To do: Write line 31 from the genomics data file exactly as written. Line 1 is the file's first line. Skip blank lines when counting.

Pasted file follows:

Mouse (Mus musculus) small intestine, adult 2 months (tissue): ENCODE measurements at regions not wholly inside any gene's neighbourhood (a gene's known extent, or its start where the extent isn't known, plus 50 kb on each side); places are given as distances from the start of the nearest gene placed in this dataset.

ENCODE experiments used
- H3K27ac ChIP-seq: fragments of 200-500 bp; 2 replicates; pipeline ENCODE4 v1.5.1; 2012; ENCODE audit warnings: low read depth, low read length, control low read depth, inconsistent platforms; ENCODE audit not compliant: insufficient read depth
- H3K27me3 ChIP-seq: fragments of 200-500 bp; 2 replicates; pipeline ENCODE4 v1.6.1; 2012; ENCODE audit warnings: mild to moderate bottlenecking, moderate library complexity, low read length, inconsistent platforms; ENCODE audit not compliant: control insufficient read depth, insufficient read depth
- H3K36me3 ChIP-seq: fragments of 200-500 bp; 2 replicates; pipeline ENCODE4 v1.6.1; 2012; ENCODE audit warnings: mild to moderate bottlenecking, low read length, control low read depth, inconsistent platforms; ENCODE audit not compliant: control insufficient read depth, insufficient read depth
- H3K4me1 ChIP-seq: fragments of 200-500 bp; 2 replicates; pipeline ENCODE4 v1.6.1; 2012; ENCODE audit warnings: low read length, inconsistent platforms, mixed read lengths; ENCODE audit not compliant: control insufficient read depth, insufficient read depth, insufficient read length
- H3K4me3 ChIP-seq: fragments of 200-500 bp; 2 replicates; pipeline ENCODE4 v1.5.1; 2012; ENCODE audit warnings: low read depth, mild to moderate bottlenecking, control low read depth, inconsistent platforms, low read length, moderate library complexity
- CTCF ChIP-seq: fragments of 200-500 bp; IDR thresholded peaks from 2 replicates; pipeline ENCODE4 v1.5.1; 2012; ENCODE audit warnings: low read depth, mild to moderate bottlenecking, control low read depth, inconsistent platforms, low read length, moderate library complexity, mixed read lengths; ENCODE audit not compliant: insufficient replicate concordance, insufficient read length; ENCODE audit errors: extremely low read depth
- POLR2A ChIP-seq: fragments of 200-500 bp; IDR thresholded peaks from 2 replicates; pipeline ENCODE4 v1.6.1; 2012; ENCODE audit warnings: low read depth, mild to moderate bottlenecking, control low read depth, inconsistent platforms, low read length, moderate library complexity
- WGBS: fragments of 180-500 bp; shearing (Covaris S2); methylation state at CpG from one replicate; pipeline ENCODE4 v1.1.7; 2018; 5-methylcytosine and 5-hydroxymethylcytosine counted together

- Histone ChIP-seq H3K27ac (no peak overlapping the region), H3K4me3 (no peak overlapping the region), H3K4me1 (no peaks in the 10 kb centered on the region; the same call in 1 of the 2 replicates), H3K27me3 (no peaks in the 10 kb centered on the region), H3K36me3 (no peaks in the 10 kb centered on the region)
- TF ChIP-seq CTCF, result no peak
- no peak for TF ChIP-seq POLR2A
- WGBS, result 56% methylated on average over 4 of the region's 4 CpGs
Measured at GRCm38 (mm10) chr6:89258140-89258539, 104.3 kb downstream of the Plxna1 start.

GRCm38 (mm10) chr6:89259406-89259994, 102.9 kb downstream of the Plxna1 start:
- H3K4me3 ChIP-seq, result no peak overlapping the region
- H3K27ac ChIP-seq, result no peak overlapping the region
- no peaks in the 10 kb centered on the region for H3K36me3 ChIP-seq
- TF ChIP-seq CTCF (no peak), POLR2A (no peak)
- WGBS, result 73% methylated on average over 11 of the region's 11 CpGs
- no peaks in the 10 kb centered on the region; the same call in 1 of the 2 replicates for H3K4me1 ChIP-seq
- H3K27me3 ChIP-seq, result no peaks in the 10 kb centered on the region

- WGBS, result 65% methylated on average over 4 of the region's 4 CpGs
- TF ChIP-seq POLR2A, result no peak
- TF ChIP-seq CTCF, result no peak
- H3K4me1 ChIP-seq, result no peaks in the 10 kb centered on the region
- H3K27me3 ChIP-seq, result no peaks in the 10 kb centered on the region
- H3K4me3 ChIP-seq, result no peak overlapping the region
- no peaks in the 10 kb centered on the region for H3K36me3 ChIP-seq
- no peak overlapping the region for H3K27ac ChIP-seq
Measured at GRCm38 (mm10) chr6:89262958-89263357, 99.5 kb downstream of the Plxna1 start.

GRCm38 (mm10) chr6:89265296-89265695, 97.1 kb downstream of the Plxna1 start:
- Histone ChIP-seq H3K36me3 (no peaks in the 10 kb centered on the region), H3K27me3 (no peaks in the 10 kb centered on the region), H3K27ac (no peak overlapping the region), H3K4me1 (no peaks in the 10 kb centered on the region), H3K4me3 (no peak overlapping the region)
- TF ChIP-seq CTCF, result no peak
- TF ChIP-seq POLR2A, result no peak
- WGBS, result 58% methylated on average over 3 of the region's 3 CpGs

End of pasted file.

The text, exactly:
- no peak overlapping the region for H3K27ac ChIP-seq